Iran continues to be a critical national security challenge for the United States, despite decades of effort to change Tehran’s behavior by isolating the country politically and economically. A different approach is required. In a new policy brief, Karim Sadjadpour explains that the relevant question is not whether to talk to Iran but how to talk to Iran, and prioritizes U.S. engagement with Iran on six critical issues: Iraq, Afghanistan, nuclear proliferation, the Arab–Israeli conflict, energy, and terrorism.
- Focus initially on areas where the United States and Iran share common interests, such as Iraq and Afghanistan, rather than issues with little or no common interest, like the nuclear issue or the Israeli–Palestinian conflict.
- Refrain from any grand overtures to Tehran which risk redeeming Iranian President Ahmadinejad’s policies and enhancing his bid for reelection in June of 2009.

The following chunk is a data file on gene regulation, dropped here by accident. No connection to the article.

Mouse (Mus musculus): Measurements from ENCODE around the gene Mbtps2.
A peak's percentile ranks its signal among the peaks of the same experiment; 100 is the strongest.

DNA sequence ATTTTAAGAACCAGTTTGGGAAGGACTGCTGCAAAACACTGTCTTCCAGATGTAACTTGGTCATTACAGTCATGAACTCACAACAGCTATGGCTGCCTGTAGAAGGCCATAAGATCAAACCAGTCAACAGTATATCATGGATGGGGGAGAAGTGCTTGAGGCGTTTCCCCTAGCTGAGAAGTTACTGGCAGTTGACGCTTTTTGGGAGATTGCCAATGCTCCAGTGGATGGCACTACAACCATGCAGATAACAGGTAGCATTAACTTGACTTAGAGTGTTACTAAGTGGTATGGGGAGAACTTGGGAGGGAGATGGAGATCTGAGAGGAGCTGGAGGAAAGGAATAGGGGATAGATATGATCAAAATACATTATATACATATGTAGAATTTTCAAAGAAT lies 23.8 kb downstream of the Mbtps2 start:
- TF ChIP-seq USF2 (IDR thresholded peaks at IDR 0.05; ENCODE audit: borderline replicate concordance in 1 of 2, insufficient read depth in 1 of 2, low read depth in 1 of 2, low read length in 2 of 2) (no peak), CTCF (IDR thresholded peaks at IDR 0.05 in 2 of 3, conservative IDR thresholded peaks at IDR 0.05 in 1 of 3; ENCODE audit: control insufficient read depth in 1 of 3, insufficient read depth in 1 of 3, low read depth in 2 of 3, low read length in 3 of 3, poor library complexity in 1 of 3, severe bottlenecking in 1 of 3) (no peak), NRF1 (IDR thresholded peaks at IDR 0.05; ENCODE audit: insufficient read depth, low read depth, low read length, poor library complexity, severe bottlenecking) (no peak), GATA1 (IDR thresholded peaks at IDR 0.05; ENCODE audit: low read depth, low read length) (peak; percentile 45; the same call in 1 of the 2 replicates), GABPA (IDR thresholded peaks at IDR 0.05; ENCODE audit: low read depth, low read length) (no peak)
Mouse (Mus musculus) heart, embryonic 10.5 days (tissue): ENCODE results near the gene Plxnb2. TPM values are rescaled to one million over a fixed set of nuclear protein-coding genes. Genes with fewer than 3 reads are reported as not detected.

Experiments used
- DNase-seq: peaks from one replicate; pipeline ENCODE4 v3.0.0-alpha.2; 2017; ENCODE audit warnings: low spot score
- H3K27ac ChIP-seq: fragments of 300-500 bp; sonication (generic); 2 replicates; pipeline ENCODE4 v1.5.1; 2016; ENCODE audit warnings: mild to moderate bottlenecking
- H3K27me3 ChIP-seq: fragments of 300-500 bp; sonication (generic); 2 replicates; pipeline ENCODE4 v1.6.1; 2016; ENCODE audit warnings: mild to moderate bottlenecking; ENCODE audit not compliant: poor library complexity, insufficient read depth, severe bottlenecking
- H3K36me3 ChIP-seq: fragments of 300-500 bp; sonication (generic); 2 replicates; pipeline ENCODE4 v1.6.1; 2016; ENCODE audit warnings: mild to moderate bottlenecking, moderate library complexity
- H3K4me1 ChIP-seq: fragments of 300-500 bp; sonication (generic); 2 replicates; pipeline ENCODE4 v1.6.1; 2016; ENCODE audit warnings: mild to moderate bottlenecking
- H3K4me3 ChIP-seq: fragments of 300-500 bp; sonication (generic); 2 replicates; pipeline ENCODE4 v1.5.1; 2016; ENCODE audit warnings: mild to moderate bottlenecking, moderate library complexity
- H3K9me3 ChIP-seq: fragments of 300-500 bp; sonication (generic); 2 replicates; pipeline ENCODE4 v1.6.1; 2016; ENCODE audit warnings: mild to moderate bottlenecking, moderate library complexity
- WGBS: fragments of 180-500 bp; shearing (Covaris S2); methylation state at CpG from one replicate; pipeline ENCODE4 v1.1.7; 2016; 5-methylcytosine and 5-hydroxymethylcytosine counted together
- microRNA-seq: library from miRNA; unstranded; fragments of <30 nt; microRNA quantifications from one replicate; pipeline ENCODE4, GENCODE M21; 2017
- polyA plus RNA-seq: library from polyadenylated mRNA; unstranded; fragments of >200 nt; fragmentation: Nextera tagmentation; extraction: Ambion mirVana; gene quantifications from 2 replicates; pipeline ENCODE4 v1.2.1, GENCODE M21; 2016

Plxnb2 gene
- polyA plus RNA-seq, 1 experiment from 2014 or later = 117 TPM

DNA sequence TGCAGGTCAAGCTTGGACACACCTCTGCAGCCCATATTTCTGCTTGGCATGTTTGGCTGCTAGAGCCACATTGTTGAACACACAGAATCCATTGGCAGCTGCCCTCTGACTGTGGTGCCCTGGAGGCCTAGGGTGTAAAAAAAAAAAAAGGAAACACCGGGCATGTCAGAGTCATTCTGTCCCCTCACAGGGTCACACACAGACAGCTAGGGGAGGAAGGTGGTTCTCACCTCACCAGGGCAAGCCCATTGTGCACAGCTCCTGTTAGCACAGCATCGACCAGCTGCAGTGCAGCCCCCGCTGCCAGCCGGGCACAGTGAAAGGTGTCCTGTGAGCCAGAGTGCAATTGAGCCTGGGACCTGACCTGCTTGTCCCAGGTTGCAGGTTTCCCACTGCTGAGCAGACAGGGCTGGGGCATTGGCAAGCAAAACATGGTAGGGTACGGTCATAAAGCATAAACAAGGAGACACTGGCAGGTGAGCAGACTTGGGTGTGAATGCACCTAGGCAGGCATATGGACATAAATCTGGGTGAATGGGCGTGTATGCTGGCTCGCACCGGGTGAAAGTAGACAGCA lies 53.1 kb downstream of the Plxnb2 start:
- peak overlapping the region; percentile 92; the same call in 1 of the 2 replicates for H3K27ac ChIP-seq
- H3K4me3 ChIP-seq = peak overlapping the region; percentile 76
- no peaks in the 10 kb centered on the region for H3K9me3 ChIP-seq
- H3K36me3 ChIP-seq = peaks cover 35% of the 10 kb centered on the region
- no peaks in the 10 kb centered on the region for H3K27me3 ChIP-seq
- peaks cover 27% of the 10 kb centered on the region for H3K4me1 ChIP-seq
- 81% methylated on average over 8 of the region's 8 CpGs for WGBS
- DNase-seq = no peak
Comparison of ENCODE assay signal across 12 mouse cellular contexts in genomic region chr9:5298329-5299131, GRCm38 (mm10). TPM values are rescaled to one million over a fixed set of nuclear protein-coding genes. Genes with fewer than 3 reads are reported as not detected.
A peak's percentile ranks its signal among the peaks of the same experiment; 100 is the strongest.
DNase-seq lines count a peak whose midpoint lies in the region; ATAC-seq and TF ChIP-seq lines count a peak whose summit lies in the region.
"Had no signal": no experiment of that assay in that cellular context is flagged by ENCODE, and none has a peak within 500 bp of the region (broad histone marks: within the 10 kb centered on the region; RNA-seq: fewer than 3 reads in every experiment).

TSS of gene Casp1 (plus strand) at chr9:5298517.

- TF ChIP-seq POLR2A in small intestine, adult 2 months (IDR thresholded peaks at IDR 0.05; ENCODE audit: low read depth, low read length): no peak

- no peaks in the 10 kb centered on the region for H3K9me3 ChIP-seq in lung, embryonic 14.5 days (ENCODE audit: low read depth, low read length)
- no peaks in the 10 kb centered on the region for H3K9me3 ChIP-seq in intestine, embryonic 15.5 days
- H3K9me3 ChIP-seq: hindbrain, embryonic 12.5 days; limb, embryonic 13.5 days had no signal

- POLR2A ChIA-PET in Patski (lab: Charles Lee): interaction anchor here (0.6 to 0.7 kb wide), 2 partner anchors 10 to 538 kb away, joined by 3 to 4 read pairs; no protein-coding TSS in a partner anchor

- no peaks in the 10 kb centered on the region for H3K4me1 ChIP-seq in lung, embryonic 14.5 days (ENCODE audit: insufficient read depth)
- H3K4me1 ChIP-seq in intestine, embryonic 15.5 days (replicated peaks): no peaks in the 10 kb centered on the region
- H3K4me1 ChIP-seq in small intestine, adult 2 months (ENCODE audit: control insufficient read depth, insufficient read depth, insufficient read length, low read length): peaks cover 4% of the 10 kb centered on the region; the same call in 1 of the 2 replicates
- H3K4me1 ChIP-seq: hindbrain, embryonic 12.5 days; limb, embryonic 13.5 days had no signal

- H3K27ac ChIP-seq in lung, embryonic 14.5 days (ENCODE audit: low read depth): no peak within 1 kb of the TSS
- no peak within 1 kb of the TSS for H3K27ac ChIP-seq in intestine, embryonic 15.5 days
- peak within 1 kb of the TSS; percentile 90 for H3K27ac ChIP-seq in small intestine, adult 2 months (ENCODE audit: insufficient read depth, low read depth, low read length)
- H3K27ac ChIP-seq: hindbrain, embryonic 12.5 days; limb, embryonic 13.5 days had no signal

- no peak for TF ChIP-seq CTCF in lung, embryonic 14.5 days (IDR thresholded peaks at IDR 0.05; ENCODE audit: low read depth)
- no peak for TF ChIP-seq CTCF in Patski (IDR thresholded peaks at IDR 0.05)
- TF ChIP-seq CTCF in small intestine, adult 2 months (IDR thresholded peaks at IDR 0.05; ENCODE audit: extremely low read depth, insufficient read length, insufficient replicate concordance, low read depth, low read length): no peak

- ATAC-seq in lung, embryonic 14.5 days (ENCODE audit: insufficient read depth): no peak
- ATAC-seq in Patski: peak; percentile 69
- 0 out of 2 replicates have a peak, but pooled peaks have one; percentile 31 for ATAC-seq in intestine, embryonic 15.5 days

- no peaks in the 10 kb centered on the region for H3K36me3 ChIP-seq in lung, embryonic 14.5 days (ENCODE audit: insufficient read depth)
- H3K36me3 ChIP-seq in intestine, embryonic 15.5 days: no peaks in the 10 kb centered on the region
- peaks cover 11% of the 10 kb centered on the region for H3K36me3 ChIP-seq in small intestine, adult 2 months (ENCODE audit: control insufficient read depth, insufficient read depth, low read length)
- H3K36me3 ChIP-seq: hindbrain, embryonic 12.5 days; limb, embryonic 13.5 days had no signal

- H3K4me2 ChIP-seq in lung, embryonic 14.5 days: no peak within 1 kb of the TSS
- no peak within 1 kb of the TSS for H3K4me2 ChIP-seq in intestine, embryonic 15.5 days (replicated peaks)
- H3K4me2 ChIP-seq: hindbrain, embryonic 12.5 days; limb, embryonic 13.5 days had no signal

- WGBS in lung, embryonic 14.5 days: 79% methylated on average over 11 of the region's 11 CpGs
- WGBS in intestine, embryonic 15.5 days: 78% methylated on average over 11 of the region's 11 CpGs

- Deal with those who hold power in Iran, namely Supreme Leader Ayatollah Ali Khamenei.
- Avoid rhetoric that threatens violence. This only empowers Tehran’s hard-liners and paints the United States as the aggressor.
- Maintain a multilateral approach. Tehran is highly adept at exploiting rifts in the international community.
- Resist attempts by spoilers within Iran to torpedo a diplomatic breakthrough.
- Pursue “secret” or “private” discussions—proven to have a greater success rate.
- Support policies that facilitate, rather than impede, Iran’s modernization and reintegration in the global economy.
About the Author
Karim Sadjadpour, a leading researcher on Iran, joined Carnegie as an associate after four years as the chief Iran analyst at the International Crisis Group based in Tehran and Washington, D.C. Sadjadpour has conducted dozens of interviews with senior Iranian officials, and hundreds with Iranian intellectuals, clerics, dissidents, paramilitaries, businessmen, students, activists, and youth, among others.